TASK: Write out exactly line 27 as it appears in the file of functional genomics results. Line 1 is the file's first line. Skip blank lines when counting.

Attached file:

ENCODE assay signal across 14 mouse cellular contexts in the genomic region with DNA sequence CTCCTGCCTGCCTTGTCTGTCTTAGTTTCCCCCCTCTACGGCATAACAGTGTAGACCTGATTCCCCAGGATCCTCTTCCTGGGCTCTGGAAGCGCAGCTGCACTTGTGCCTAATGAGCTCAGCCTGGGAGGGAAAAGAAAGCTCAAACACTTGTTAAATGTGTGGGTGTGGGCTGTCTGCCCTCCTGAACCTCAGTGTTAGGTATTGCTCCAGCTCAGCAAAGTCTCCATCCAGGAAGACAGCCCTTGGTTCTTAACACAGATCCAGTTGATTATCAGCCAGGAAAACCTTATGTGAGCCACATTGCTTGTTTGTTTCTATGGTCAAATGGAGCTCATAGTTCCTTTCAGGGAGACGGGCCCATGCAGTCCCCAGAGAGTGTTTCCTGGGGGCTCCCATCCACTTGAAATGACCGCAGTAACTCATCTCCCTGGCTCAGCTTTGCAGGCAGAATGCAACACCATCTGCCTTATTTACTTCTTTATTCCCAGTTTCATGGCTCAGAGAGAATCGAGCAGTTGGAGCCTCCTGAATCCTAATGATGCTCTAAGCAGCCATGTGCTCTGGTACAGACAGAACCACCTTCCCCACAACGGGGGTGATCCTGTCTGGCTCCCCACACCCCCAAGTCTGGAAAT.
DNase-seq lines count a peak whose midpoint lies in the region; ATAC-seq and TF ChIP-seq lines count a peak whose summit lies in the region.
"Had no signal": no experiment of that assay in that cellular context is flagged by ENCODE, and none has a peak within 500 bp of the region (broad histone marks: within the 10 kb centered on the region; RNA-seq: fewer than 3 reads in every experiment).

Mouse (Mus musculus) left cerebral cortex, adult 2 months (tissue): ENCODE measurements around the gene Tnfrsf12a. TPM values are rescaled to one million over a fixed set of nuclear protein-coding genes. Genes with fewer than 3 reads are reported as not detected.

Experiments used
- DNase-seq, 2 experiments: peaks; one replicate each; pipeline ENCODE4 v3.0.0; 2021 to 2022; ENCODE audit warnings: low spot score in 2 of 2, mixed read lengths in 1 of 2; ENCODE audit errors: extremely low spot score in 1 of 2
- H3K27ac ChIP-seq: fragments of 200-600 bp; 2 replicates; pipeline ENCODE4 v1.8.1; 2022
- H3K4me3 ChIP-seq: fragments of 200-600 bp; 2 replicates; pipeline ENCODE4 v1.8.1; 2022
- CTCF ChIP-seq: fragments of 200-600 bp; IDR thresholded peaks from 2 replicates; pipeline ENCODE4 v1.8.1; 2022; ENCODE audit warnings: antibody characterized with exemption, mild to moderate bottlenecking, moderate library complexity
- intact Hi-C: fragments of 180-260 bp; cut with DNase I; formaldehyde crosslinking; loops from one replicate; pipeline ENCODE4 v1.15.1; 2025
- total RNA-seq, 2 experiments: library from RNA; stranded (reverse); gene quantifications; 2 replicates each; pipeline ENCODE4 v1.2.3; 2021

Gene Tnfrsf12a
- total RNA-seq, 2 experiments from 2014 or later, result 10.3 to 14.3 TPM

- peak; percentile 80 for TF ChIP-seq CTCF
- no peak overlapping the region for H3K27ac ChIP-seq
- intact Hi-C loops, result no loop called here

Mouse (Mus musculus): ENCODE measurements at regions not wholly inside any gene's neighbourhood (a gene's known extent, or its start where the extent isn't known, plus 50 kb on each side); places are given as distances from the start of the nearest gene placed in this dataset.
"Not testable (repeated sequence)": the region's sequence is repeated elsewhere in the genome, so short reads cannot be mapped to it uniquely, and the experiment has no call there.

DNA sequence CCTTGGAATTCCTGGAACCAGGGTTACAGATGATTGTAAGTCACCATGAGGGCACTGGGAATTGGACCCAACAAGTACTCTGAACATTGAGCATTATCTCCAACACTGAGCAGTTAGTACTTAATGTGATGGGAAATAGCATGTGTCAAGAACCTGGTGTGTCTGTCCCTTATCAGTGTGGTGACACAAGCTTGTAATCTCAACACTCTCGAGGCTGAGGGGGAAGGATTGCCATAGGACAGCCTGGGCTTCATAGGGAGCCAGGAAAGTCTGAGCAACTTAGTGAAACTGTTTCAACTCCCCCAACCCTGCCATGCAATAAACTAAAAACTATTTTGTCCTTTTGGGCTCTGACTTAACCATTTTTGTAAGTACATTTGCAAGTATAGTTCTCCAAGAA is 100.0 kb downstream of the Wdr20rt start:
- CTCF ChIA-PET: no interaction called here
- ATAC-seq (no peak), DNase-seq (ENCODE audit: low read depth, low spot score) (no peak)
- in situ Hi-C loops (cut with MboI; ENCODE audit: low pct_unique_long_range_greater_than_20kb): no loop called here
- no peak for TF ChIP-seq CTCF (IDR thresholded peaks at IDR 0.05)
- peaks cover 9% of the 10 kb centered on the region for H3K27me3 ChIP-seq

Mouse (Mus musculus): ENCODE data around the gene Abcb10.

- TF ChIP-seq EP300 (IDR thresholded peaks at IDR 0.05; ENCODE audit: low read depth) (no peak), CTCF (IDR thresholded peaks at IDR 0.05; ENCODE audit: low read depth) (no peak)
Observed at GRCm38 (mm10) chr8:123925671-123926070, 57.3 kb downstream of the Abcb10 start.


Observed at GRCm38 (mm10) chr8:123925671-123926070, 57.3 kb downstream of the Abcb10 start.